Massimiliano Zampini of the University of Trento, Italy and Charles Spence of Oxford University, UK, for electronically modifying the sound of a potato chip to make the person chewing the chip believe it to be crisper and fresher than it really is.
Reference: "The Role of Auditory Cues in Modulating the Perceived Crispness and Staleness of Potato Chips," Journal of Sensory Studies, vol. 19, October 2004, pp. 347-63.
The Swiss Federal Ethics Committee on Non-Human Biotechnology (ECNH) and the citizens of Switzerland for adopting the legal principle that plants have dignity.
Reference: "The Dignity of Living Beings With Regard to Plants. Moral Consideration of Plants for Their Own Sake"
Astolfo G. Mello Araujo and José Carlos Marcelino of Universidade de São Paulo, Brazil, for measuring how the course of history, or at least the contents of an archaeological dig site, can be scrambled by the actions of a live armadillo.
Reference: "The Role of Armadillos in the Movement of Archaeological Materials: An Experimental Approach," Geoarchaeology, vol. 18, no. 4, April 2003, pp. 433-60.
Marie-Christine Cadiergues, Christel Joubert, and Michel Franc of Ecole Nationale Veterinaire de Toulouse, France for discovering that the fleas that live on a dog can jump higher than the fleas that live on a cat.
Reference: "A Comparison of Jump Performances of the Dog Flea, Ctenocephalides canis (Curtis, 1826) and the Cat Flea, Ctenocephalides felis felis (Bouche, 1835)," Veterinary Parasitology, vol. 92, no. 3, October 1, 2000, pp. 239-41.
Dan Ariely of Duke University, USA, for demonstrating that high-priced fake medicine is more effective than low-priced fake medicine.
Reference: "Commercial Features of Placebo and Therapeutic Efficacy," Journal of the American Medical Association, March 5, 2008; 299: 1016-1017.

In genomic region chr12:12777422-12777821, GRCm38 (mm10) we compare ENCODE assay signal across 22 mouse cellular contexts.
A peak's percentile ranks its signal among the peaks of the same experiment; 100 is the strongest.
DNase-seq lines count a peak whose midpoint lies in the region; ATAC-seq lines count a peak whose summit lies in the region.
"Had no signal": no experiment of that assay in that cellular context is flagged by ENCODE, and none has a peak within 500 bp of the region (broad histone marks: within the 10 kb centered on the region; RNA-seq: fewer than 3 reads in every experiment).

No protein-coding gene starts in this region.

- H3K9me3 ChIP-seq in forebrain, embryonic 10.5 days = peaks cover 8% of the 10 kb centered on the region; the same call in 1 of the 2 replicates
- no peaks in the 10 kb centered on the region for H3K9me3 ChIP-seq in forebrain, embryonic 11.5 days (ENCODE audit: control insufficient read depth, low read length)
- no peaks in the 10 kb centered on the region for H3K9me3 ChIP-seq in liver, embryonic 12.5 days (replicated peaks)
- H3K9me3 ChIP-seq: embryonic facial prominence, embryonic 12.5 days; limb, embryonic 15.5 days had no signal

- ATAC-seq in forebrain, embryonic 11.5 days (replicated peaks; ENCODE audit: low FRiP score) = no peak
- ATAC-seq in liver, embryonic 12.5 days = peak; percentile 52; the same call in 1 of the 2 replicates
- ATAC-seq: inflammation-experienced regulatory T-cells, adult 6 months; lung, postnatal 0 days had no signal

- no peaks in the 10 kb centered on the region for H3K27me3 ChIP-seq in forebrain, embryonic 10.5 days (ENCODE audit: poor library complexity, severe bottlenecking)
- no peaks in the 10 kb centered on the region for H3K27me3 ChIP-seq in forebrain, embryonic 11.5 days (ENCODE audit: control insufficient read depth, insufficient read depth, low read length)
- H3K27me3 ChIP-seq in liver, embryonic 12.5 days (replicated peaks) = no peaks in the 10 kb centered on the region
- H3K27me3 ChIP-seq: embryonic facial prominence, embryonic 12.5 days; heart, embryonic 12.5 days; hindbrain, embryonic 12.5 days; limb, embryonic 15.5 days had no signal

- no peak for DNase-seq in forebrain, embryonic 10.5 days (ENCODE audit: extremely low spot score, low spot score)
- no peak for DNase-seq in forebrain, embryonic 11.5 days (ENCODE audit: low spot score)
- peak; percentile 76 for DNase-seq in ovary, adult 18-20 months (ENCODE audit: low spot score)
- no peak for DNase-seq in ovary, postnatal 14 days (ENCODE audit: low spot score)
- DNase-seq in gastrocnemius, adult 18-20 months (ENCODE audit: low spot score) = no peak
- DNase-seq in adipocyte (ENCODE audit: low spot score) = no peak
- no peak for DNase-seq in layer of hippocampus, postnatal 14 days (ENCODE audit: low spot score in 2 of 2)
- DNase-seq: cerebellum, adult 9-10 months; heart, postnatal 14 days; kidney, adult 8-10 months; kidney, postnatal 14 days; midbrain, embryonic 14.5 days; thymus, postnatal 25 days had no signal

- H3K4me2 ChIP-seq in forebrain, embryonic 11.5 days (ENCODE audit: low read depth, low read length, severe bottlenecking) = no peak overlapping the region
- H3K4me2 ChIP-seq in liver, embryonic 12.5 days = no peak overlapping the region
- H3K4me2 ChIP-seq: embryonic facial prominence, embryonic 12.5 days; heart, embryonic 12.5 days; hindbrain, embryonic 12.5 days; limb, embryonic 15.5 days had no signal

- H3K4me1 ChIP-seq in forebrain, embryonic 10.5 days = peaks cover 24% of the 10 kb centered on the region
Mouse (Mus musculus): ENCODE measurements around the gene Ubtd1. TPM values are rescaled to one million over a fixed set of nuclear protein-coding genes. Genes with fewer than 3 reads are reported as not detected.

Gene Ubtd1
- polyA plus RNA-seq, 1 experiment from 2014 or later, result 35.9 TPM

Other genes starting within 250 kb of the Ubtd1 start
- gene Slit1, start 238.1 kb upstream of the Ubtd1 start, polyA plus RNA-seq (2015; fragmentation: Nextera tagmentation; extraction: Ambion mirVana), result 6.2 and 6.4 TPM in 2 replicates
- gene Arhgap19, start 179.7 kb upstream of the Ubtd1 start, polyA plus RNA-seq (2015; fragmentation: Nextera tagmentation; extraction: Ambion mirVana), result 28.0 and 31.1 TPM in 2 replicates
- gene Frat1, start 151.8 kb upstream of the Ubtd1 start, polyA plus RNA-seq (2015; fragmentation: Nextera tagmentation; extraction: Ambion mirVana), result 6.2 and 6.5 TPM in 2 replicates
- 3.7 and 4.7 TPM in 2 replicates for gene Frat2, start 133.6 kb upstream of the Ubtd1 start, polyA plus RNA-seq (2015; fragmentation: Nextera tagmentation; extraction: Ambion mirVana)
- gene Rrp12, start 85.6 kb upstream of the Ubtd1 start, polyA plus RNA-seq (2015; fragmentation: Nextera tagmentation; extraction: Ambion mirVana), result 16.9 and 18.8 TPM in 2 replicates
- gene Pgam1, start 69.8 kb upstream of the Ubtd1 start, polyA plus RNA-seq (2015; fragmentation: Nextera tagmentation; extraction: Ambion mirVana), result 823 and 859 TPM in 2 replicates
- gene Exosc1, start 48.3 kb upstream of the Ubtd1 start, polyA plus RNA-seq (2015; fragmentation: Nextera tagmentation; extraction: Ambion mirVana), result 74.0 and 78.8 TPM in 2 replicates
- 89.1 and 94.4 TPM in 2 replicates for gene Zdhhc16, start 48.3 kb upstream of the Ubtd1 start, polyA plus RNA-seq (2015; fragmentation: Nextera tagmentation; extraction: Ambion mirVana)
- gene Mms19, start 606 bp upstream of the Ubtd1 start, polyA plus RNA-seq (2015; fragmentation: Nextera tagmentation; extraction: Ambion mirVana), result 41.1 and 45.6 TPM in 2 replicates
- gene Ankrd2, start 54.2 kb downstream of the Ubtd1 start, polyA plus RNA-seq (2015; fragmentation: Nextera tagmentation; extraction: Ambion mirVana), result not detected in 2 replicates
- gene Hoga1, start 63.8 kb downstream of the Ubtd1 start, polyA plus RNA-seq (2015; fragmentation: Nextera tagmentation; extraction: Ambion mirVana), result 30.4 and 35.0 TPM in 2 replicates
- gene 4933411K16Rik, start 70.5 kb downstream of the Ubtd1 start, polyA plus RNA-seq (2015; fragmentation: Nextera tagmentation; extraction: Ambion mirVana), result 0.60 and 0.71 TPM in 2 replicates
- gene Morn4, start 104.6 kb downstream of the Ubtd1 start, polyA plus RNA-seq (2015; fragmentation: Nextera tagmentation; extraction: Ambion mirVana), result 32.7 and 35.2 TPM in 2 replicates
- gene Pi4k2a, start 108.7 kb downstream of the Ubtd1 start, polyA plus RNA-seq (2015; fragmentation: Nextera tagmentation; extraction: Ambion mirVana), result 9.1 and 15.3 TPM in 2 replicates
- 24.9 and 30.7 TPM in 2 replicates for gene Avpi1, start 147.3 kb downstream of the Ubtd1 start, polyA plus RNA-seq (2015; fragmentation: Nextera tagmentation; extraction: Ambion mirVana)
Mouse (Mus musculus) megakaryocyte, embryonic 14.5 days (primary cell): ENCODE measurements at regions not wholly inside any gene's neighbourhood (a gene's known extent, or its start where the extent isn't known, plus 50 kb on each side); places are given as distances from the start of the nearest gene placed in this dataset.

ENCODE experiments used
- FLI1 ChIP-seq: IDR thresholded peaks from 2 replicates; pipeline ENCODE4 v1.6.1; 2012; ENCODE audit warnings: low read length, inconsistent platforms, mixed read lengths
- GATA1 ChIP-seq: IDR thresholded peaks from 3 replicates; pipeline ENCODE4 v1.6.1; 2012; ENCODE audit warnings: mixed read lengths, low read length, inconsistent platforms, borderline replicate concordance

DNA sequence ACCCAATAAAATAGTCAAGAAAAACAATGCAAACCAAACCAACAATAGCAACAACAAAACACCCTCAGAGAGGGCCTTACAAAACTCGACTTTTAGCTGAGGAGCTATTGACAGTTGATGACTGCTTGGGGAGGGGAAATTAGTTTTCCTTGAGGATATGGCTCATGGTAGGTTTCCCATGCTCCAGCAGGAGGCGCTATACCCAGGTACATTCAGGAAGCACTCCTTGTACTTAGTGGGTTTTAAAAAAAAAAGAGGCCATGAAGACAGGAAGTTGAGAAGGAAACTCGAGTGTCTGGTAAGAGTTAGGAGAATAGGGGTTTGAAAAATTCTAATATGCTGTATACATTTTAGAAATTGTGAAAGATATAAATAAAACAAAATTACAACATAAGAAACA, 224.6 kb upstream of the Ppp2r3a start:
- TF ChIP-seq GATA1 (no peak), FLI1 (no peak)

Toshiyuki Nakagaki of Hokkaido University, Japan, Hiroyasu Yamada of Nagoya, Japan, Ryo Kobayashi of Hiroshima University, Atsushi Tero of Presto JST, Akio Ishiguro of Tohoku University, and Ágotá Tóth of the University of Szeged, Hungary, for discovering that slime molds can solve puzzles.
Reference: "Intelligence: Maze-Solving by an Amoeboid Organism," Nature, vol. 407, September 2000, p. 470.
Geoffrey Miller, Joshua Tybur and Brent Jordan of the University of New Mexico, USA, for discovering that a professional lap dancer's ovulatory cycle affects her tip earnings.
Reference: "Ovulatory Cycle Effects on Tip Earnings by Lap Dancers: Economic Evidence for Human Estrus?" Evolution and Human Behavior, vol. 28, 2007, pp. 375-81.
Dorian Raymer of the Ocean Observatories Initiative at Scripps Institution of Oceanography, USA, and Douglas Smith of the University of California, San Diego, USA, for proving mathematically that heaps of string or hair or almost anything else will inevitably tangle themselves up in knots.
Reference: "Spontaneous Knotting of an Agitated String," Proceedings of the National Academy of Sciences, vol. 104, no. 42, October 16, 2007, pp. 16432-7.
Sharee A. Umpierre of the University of Puerto Rico, Joseph A. Hill of The Fertility Centers of New England (USA), Deborah J. Anderson of Boston University School of Medicine and Harvard Medical School (USA), for discovering that Coca-Cola is an effective spermicide, and to Chuang-Ye Hong of Taipei Medical University (Taiwan), C.C. Shieh, P. Wu, and B.N. Chiang (all of Taiwan) for discovering that it is not.
Reference: "Effect of 'Coke' on Sperm Motility," New England Journal of Medicine, 1985, vol. 313, no. 21, p. 1351.
Reference: "The Spermicidal Potency of Coca-Cola and Pepsi-Cola," Human Toxicology, vol. 6, no. 5, September 1987, pp. 395-6. [NOTE: THE JOURNAL LATER CHANGED ITS NAME. NOW CALLED "Human & experimental toxicology"]
David Sims of Cass Business School. London, UK, for his lovingly written study "You Bastard: A Narrative Exploration of the Experience of Indignation within Organizations."
Reference: "You Bastard: A Narrative Exploration of the Experience of Indignation within Organizations," Organization Studies, vol. 26, no. 11, 2005, pp. 1625-40.